The Little Farm in the City: The farm is an amazing place, a hidden treasure in an urban setting. As I walked from the street back to the farm, I first noticed the ducks and Mike busy planting. As I looked around, it took me back in time to a place I never really knew. A farm that sustained the family with almost everything it needed to eat. Rows of well cultivated planting beds surrounded by fruit trees and large areas for chickens and ducks. Everything and everyone seemed happy. It was serene.
Natural Fun: Plus, Mike likes it. Although he works full time, his passion is his farm. He works the farm in the morning before he heads off to work as a machine grinder. His only complaint is that he doesn't get to see much of his family. He follows organic practices on his farm. As he told me, he spreads a lot of manure and other natural products to fertilize his land. He uses no sprays. The chickens and ducks roam an area bordering the farm in the summer and spring, but have shelter to protect them from their natural predators in the area.
The Side Yard Farm.. She convinced him to turn his homestead into a business. Ultimately, his goal is to eventually get more land and work full-time on the farm. He is just now expanding to a parcel he has leased in the Cully neighorhood, not too far from the Side Yard Farm.
Raising a Farmer: Mike explained that he comes from a long line of farmers. His grandfather had a homestead in Rhode Island. As a child, Mike went to an alternative school in Maine that he likened to A Little House on the Prairie. The classes were small and of mixed grades. The school had an organic garden. They had classes in composting and treks to the salt marshes. The experience obviously made a large impact. Mike now has his own homestead like his grandfather, or even the Ingalls, although of a style relevant to the urban environment he inhabits.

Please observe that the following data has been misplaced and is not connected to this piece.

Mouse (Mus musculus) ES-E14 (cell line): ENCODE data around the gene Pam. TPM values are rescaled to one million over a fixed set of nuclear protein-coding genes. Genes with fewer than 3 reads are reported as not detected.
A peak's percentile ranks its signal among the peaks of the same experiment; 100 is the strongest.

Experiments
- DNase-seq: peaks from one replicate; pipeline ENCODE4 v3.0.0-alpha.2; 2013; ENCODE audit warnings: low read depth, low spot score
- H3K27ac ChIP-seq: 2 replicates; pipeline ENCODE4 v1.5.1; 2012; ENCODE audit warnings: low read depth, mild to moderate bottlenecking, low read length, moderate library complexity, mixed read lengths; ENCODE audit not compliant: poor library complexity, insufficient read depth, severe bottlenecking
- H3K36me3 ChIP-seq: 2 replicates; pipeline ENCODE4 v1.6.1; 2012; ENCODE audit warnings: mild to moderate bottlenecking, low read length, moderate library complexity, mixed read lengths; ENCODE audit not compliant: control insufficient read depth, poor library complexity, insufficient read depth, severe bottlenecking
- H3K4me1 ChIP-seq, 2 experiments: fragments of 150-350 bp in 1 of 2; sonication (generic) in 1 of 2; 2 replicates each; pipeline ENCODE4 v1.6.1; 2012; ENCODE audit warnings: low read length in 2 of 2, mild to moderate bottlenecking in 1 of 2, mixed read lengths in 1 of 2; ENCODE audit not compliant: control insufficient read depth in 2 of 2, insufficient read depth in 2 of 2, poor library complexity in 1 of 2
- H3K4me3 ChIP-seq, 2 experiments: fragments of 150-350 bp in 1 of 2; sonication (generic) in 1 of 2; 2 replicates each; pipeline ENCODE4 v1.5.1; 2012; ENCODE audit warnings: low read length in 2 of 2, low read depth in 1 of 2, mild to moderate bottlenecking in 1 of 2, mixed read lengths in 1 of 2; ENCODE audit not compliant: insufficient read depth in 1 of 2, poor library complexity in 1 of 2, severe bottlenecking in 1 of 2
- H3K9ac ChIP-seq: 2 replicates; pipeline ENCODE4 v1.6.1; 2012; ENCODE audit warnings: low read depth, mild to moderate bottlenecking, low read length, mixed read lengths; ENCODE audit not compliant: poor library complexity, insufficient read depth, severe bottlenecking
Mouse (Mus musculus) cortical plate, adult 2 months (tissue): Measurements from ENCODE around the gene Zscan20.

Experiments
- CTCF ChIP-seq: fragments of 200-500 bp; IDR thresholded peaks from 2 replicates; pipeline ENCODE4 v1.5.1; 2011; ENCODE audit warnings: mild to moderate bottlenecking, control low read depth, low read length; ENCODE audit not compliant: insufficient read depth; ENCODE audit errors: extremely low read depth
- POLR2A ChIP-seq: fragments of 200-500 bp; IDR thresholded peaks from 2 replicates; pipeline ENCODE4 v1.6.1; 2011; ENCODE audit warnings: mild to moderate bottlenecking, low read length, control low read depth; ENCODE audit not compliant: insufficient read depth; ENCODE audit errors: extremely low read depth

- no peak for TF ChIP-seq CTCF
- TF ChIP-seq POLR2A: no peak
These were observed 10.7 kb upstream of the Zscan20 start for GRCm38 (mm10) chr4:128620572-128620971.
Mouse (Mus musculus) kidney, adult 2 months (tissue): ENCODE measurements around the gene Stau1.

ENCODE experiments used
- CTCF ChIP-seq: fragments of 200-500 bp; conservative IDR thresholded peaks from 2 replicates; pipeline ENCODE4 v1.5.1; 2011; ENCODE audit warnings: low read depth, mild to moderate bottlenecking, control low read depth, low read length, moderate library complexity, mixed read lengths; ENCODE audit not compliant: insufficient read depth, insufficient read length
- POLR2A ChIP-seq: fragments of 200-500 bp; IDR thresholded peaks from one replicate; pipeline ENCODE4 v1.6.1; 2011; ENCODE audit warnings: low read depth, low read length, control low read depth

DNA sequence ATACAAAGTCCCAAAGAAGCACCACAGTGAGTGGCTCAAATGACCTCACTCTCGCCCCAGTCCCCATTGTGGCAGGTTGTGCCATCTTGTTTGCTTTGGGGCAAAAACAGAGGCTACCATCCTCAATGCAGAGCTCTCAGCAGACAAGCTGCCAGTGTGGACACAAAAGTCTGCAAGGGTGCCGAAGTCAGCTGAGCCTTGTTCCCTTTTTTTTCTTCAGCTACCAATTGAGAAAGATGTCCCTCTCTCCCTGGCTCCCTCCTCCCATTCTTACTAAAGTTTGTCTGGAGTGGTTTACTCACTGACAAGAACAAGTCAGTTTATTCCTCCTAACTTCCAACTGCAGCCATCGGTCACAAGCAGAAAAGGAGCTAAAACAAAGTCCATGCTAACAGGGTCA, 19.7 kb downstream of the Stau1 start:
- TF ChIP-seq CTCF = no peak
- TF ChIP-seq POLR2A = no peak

The Tour: Mike took me on a tour of the farm, and I spotted an old red truck in one of the barns. Mike pointed out what was already planted and growing, like grapes, raspberries, blue berries, greens and sprouting peas. He has kiwis, prunes, apples and edible flowers. There are resident hummingbirds, and bees to pollinate the crops. Mike showed where the next plantings will go, and I even tasted the bloom from tops of the latest harvest of greens. Mike said these were the original broccoli, but much sweeter. He was right. Yum!
Farmer Chef: It seems farming and cooking also go together. Mike is an aspiring chef. He and his wife showed me the outdoor fireplace and cook area they have plans to rebuild and remodel, including the addition of an outdoor pizza oven. Their plan is to host farm to plate dinners with the bounty from their homestead.
website for other locations and the grow list. They also sell their farm fresh eggs. In fact, I picked up a couple of dozen while I was there, and I will be back for more! These are some of the tastiest eggs I've had in awhile.
The Beauty and the Bounty: I have to admit, getting the tour of the farm was a special treat. There's something rejuvenating and natural to be out on a farm where so much is growing and thriving, even for those of us without green thumbs. It is amazing to see nature in action, with all the moving parts, and how beautiful and life sustaining it can be, even in the middle of a city like Portland. It is also beautiful to see the farmer and his family who are joyfully working the land and cultivating the bounty it provides.
www.redtruckhomestead.com, or follow them on Facebook.
Take a trip out to St. Johns Farmers market and buy some of the bounty. It will be worth the trip.
Thank you Mike and Blynda for welcoming me to your homestead.